“One of the points made and discussed at length in the brief of counsel for defendants was that Corporations are persons within the meaning of the Fourteenth Amendment to the Constitution of the United States.

“Before argument, Mr. Chief Justice Waite said: ‘The court does not wish to hear argument on the question whether the provision in the Fourteenth Amendment to the Constitution, which forbids a State to deny to any person within its jurisdiction the equal protection of the laws, applies to these corporations. We are all of opinion that it does.'”

The chief justice, Morrison Waite, from Ohio, let the headnote stand as written. When lawyers are working on cases, they often simply refer to previous cases by reading the headnotes, rather than reading the lengthy opinions. Thus Waite’s personal opinion became law without approval by elected representatives of the people and without consideration by any court.

Corporations have used this ill-gotten constitutional protection as “persons,” not only to open the floodgates for corporate spending in elections, as in the Citizens United decision, but for other purposes as well: 1) for defending their right to lie (free speech) in advertising (Kasky v. Nike, 2000, 2) for blocking inspections by regulatory agencies in order to conceal criminal activity, under the Fourth Amendment protection against unreasonable search and seizure, and 3) for preventing local communities from favoring local small businesses by means of differential tax rates and zoning restrictions (Liggett v. Lee, 1933).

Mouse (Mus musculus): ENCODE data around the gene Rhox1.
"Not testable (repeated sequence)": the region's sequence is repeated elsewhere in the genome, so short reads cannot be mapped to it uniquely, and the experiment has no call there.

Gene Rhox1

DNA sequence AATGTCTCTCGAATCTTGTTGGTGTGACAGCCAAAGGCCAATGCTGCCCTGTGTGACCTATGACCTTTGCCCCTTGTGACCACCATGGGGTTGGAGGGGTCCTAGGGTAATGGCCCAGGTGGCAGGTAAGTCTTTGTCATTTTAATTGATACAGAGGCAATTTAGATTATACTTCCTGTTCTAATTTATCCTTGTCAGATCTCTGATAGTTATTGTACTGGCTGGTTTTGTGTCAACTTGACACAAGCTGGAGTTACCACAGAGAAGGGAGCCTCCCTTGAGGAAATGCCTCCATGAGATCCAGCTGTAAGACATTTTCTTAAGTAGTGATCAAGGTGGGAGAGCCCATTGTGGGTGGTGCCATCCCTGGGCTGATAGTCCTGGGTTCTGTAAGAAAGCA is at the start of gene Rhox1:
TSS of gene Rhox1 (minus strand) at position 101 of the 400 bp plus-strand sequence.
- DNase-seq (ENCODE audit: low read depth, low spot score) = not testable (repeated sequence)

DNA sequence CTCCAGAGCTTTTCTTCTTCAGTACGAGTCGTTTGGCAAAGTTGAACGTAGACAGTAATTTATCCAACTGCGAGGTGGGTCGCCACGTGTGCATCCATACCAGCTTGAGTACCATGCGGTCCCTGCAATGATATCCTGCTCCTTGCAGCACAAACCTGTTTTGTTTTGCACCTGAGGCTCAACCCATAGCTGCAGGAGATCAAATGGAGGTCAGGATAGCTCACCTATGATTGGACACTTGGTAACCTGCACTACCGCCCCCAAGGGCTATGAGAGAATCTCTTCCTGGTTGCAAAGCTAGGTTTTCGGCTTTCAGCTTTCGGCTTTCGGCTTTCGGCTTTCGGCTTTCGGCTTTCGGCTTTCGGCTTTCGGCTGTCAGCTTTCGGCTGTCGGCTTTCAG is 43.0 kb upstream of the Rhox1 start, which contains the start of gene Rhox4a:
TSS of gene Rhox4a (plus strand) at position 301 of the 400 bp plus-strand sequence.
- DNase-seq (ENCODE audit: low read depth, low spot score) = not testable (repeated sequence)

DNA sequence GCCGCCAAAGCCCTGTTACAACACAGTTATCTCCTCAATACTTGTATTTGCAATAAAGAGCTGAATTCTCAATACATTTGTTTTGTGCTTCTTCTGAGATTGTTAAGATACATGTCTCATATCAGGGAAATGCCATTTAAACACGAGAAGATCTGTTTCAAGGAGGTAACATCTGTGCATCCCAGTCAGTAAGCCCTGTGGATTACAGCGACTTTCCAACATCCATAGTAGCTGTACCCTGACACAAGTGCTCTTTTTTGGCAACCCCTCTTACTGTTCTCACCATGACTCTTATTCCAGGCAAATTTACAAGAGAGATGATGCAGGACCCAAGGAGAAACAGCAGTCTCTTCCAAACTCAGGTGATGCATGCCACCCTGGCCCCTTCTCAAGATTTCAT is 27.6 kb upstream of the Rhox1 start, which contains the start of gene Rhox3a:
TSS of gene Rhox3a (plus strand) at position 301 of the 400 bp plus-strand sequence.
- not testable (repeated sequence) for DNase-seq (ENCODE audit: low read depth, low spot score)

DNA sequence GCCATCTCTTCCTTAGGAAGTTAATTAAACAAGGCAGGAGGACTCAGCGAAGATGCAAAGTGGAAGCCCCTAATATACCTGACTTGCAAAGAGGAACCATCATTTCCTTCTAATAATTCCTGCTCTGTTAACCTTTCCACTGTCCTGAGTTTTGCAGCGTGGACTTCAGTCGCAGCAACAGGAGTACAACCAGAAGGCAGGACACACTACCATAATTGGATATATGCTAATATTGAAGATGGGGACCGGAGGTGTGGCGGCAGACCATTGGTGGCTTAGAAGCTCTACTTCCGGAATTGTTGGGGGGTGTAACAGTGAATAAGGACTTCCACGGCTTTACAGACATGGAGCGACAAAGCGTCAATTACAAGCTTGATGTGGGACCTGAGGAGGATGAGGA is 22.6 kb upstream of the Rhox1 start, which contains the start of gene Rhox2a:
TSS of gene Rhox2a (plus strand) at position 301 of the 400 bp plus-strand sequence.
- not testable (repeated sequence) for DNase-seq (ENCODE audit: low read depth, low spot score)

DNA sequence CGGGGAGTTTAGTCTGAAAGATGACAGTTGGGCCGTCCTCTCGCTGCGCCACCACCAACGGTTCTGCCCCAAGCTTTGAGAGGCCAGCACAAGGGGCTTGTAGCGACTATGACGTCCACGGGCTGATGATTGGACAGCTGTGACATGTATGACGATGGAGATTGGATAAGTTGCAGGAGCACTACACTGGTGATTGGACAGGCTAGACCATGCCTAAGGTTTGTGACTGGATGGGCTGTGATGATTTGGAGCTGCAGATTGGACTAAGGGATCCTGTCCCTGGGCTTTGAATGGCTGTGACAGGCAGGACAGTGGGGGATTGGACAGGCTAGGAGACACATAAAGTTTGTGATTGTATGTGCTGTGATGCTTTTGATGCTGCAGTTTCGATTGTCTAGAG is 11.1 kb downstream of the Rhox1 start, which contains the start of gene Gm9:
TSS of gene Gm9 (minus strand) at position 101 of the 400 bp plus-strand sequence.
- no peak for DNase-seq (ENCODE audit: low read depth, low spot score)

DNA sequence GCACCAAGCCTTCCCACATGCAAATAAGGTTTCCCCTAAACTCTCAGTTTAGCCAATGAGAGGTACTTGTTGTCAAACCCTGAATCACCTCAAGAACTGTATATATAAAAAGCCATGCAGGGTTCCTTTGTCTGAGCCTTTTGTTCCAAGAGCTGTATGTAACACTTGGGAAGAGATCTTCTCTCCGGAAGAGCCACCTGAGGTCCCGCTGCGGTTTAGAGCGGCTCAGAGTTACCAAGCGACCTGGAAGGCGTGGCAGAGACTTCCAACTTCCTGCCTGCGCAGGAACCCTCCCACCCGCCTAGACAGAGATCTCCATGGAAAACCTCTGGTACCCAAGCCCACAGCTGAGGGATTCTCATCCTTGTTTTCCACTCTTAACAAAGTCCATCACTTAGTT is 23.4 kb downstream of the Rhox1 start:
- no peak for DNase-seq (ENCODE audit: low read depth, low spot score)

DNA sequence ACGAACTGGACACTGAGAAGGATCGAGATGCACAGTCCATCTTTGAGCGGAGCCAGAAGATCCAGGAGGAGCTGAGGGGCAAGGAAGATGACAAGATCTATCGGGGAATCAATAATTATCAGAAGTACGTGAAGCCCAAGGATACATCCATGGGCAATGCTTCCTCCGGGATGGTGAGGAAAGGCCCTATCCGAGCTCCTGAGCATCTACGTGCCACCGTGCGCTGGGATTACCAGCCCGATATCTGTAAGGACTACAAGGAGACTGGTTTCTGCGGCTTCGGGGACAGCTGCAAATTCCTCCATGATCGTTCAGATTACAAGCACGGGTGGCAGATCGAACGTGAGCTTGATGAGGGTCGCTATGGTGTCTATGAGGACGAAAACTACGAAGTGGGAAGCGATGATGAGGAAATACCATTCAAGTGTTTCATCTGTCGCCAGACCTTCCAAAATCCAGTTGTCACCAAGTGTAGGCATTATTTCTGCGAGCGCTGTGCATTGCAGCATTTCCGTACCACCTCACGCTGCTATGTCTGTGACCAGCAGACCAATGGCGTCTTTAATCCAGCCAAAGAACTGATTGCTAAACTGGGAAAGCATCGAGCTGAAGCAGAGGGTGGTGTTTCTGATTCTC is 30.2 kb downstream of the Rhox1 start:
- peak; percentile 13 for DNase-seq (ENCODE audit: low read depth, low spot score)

Corporations were originally limited by charter to certain economic pursuits and to limited periods of time; the charters issued by state legislatures were revocable. The corporate ability to concentrate wealth was limited by forbidding any one company from owning any other. Over the years, politicians, supported by corporate dollars, have allowed these constraints to fall away, leaving us with a government not “for, by and of the people,” but a government run by corporations. It is no wonder that government looks bad to many people; it is no longer their government in service to them. It is a corporatocracy, not a democracy.

The only recourse to correct the court’s error is by constitutional amendment. Something like this is needed:

The human rights specified in the Bill of Rights shall apply to people, and only to people, not to human creations, such as associations, partnerships, or corporations, and that all references in the Constitution and its amendments to “persons” or “citizens” shall be understood to refer to people, and only to people.

Such an amendment would have no effect on normal business, but it would make it harder for corporations to hide criminal activity. It would allow Congress and state and local government to rein in the excesses of corporations, such as the practices of large banks, which triggered the 2008 economic collapse, and the practices of companies that threaten the environmental sustainability necessary for the human race to have a future on the planet.

For more information on this issue on the web go to movetoamendohio.org or reclaimdemocracy.org.